1. floating wreckage of a ship or its cargo; broadly: floating debris
2a. floating population (as of emigrants or castaways)
b. miscellaneous or unimportant material
c. debris, remains
(Ref: Merriam-Webster Online, Word of the day, 12 May 2020)
Use it in a sentence
‘Shall we see if there’s any flotsam on the beach after last night’s storm?’
She raised her eyebrows. ‘That’s sounds like a very Boy Scout thing to do.’
He laughed and shucked his head. Things were starting to get back to normal between them, but they were somewhat still reserved with each other, at pains to be polite. ‘We don’t have to.’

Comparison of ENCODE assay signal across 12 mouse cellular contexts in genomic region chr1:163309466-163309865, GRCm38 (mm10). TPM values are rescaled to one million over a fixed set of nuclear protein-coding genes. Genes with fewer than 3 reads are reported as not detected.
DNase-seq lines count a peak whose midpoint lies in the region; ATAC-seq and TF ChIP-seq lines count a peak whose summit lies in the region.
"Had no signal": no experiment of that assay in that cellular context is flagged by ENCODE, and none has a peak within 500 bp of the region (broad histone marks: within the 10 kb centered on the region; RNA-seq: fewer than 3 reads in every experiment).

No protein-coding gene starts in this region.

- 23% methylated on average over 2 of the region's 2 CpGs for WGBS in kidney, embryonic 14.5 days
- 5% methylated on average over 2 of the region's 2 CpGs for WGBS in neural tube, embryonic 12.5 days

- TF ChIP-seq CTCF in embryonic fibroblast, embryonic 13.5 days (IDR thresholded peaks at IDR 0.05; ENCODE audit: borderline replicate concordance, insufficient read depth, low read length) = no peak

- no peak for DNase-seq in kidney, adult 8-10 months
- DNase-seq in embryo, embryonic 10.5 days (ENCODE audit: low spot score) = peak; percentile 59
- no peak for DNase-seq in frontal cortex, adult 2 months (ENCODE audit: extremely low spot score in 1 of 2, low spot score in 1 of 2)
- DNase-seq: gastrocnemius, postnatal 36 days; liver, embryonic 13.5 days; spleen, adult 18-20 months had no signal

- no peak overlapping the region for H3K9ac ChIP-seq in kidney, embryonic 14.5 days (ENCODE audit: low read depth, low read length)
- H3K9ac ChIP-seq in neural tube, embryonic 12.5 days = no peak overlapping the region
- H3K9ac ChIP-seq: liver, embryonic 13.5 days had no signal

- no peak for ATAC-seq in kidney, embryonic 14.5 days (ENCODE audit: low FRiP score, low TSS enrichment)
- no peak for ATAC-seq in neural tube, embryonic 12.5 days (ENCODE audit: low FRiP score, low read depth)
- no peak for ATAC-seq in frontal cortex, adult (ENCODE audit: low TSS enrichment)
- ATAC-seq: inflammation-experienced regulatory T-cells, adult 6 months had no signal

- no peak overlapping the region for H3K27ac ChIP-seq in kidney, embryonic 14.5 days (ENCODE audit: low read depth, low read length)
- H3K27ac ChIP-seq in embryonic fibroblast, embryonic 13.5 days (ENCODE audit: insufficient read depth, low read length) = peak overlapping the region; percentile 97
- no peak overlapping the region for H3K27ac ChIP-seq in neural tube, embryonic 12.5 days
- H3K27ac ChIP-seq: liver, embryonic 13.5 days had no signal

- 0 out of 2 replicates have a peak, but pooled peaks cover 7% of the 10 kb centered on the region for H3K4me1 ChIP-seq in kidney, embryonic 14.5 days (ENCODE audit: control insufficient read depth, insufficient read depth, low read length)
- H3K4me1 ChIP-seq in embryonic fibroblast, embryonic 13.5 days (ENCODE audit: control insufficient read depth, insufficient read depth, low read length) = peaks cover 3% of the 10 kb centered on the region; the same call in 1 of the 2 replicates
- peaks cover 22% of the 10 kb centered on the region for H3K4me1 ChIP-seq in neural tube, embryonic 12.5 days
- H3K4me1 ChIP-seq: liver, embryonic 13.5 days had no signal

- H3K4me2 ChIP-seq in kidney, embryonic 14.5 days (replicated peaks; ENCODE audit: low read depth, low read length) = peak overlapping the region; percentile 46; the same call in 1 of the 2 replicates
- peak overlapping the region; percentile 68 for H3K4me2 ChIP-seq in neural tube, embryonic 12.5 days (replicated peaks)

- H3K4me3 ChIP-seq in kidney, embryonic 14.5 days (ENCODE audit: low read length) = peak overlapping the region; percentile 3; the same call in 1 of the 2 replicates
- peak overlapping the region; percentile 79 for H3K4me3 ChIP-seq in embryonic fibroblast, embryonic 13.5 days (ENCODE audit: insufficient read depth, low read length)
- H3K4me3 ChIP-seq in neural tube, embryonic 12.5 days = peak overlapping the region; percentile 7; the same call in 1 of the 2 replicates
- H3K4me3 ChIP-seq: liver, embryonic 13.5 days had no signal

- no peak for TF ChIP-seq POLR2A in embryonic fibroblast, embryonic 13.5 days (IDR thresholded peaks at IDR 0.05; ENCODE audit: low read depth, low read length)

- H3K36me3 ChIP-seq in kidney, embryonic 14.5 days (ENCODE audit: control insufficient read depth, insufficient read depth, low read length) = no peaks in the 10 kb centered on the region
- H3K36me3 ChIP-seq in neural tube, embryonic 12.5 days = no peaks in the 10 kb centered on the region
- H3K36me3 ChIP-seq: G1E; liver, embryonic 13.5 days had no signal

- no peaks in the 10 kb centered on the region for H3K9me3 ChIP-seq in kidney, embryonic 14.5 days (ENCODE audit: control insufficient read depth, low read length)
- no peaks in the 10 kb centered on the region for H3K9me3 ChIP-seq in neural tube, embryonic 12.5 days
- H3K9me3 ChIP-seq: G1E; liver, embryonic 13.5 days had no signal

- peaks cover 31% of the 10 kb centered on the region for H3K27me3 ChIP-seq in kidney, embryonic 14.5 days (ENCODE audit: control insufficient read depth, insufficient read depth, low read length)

‘Actually, I think “flotsam” sounds like a 19th century maid’s name. Like Daisy or Bessy. I can just hear it – “Flotsam, tend to my muddy boots at once, there’s a girl. But first, fetch the tea”’.
He snorted. ‘And that sounds like a very romantic school girl thing to say’. He glanced sideways quickly, to check if he’d offended her. It happened to both of them so easily these days. But he caught a small, wry smile on her lips.
‘Well, what shall we do then? Look for flotsam or have tea?’ She sounded playful in a way that she hadn’t for a long time.
She turned to look at him then. Eye contact was still fraught, but she looked at him and nodded. ‘Let’s do both then’. They held the eye contact for a long moment and smiled at one another.